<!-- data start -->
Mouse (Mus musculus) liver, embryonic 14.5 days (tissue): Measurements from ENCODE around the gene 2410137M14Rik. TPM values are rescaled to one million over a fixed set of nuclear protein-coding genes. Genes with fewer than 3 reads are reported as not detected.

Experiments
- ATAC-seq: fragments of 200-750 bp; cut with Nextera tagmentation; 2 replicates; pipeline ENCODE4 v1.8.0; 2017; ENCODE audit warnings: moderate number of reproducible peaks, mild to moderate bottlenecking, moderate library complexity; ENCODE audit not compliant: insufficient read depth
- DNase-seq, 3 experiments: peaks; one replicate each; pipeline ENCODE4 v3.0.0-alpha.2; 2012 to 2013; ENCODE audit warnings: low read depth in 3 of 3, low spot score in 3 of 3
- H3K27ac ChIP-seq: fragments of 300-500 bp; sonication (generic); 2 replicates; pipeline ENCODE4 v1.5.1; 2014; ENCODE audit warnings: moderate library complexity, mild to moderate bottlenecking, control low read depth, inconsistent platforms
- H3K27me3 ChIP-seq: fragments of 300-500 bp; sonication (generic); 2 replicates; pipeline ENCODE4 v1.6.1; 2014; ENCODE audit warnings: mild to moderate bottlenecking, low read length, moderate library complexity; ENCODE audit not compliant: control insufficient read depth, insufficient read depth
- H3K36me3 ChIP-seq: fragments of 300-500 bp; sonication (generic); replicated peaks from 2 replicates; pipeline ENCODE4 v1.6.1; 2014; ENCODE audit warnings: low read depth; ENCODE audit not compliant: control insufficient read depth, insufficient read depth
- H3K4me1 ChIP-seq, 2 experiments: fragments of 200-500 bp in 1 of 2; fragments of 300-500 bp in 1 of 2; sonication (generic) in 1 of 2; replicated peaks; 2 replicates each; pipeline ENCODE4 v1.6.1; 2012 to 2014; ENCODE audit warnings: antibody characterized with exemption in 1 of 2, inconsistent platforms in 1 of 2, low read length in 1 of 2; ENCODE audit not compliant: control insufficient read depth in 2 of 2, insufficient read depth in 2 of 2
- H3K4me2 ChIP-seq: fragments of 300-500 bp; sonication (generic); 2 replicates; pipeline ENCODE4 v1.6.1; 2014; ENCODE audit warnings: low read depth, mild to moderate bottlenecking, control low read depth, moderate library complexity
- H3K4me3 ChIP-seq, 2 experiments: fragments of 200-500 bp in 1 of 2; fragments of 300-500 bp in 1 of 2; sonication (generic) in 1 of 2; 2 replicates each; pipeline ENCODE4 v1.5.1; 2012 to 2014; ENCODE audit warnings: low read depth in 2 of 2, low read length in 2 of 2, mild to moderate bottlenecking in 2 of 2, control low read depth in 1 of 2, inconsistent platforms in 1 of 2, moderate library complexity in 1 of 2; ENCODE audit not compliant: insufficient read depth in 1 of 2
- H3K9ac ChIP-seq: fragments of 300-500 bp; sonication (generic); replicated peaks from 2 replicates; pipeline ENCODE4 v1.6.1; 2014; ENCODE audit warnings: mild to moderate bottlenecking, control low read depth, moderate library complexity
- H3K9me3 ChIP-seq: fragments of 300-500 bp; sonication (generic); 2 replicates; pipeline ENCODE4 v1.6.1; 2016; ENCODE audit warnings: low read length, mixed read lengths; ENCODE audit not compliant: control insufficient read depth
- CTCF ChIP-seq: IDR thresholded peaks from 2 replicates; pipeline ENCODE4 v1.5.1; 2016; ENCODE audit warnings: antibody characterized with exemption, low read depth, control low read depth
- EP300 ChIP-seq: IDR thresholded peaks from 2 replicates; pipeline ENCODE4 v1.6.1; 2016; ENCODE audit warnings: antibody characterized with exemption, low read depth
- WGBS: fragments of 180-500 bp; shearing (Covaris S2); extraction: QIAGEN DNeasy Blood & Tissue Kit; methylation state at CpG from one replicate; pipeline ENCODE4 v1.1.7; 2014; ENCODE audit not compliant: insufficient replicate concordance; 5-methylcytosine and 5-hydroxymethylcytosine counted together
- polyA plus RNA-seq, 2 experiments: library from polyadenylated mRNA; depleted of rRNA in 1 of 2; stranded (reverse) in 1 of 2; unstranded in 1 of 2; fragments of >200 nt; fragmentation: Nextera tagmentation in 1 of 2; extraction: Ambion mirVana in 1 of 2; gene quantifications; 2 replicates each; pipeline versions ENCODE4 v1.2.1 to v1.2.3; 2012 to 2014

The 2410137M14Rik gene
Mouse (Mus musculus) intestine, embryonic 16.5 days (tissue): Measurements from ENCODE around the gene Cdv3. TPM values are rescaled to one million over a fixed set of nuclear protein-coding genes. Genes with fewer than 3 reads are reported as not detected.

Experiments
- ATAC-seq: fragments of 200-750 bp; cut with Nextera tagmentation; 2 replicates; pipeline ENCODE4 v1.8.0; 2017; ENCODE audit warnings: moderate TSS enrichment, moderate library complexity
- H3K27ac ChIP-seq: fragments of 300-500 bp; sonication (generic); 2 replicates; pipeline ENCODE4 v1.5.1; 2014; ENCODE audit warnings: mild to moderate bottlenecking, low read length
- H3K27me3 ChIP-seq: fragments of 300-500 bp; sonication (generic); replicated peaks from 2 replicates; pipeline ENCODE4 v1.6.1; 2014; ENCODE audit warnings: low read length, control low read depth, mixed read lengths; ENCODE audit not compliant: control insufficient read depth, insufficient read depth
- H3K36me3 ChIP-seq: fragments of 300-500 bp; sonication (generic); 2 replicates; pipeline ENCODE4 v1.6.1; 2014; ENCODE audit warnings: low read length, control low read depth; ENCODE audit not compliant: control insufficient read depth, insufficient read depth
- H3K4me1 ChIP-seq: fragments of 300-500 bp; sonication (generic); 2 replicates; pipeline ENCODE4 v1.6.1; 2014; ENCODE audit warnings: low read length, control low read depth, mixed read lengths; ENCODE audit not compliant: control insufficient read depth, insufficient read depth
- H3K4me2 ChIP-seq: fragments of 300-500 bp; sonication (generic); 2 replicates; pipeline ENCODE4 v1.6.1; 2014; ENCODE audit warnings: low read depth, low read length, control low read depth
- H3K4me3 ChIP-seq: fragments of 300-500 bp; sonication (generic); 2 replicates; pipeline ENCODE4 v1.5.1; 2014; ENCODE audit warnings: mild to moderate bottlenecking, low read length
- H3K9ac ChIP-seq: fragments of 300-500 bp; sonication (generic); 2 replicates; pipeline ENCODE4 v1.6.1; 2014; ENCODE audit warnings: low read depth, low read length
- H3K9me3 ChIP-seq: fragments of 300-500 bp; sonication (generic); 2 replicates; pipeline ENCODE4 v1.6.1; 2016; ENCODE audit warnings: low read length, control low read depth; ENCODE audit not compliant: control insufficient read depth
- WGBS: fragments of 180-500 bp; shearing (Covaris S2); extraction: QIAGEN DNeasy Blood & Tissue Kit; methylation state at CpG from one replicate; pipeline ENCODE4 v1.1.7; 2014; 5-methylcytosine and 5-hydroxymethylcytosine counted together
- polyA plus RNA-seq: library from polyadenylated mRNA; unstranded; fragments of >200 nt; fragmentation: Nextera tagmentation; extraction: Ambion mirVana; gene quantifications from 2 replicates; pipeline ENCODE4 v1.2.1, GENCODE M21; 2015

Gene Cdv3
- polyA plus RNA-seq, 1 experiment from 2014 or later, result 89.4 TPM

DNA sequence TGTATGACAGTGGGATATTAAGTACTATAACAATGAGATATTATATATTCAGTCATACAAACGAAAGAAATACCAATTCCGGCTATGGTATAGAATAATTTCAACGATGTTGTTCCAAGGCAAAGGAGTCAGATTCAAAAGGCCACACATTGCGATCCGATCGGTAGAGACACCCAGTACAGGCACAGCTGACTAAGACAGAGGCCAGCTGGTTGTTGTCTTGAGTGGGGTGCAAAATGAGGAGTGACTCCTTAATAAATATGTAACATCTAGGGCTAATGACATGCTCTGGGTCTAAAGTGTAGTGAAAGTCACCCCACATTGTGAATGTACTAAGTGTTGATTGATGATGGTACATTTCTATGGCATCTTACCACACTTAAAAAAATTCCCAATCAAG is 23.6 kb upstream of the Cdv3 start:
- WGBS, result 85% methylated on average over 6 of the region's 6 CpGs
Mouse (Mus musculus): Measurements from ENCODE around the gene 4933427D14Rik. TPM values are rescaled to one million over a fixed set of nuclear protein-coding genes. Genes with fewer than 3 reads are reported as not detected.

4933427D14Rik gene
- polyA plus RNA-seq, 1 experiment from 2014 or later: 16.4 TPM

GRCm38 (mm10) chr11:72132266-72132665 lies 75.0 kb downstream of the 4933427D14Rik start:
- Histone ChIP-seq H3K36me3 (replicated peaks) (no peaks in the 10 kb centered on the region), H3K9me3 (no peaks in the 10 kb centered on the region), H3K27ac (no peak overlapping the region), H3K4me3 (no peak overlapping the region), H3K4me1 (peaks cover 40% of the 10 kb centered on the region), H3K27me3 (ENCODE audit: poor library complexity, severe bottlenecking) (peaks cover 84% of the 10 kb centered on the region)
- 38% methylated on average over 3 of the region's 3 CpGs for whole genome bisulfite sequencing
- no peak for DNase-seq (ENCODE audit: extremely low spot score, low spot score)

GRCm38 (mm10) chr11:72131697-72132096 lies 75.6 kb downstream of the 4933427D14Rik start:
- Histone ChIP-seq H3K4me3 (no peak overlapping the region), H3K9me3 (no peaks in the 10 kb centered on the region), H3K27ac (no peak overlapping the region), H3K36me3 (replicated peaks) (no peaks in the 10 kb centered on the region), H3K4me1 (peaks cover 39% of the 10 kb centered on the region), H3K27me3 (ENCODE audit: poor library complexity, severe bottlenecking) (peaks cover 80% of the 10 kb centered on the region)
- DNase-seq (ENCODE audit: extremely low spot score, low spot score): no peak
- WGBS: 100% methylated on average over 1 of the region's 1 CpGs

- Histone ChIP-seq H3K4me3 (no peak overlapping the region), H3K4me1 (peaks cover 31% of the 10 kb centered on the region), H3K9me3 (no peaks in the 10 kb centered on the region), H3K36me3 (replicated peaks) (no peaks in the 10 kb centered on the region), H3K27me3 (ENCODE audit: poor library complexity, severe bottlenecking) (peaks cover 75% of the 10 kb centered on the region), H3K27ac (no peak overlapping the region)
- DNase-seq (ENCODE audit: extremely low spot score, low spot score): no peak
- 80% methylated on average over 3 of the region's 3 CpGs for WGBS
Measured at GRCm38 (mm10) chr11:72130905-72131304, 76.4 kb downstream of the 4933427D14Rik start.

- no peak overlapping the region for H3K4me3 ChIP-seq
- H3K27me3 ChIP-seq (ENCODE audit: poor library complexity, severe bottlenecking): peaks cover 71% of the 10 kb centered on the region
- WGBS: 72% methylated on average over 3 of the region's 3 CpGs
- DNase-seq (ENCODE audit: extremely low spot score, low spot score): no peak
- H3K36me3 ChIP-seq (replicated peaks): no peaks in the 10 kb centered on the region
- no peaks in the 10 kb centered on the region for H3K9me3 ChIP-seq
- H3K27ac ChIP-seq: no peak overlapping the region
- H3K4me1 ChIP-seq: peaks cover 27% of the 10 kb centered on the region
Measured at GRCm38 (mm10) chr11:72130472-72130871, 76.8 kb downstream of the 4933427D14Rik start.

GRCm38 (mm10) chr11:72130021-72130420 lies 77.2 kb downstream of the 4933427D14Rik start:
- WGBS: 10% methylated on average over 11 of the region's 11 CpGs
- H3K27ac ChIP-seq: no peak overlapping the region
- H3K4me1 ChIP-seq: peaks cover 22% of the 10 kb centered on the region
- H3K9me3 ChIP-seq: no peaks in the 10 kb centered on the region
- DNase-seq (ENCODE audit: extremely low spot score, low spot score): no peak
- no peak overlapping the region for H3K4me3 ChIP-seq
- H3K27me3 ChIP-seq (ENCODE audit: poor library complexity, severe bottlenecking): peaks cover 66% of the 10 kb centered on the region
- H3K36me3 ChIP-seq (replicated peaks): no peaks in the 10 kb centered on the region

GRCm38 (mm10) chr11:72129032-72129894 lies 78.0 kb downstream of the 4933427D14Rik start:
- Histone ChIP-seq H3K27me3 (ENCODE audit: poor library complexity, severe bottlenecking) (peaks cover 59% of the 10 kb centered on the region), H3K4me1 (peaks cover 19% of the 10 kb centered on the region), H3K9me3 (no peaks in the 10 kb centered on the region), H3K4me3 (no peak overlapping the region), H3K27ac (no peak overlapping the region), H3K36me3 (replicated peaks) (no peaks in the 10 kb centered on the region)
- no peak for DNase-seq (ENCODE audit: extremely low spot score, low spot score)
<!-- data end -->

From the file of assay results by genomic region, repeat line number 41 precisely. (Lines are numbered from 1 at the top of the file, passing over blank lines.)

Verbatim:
- no peak for DNase-seq (ENCODE audit: extremely low spot score, low spot score)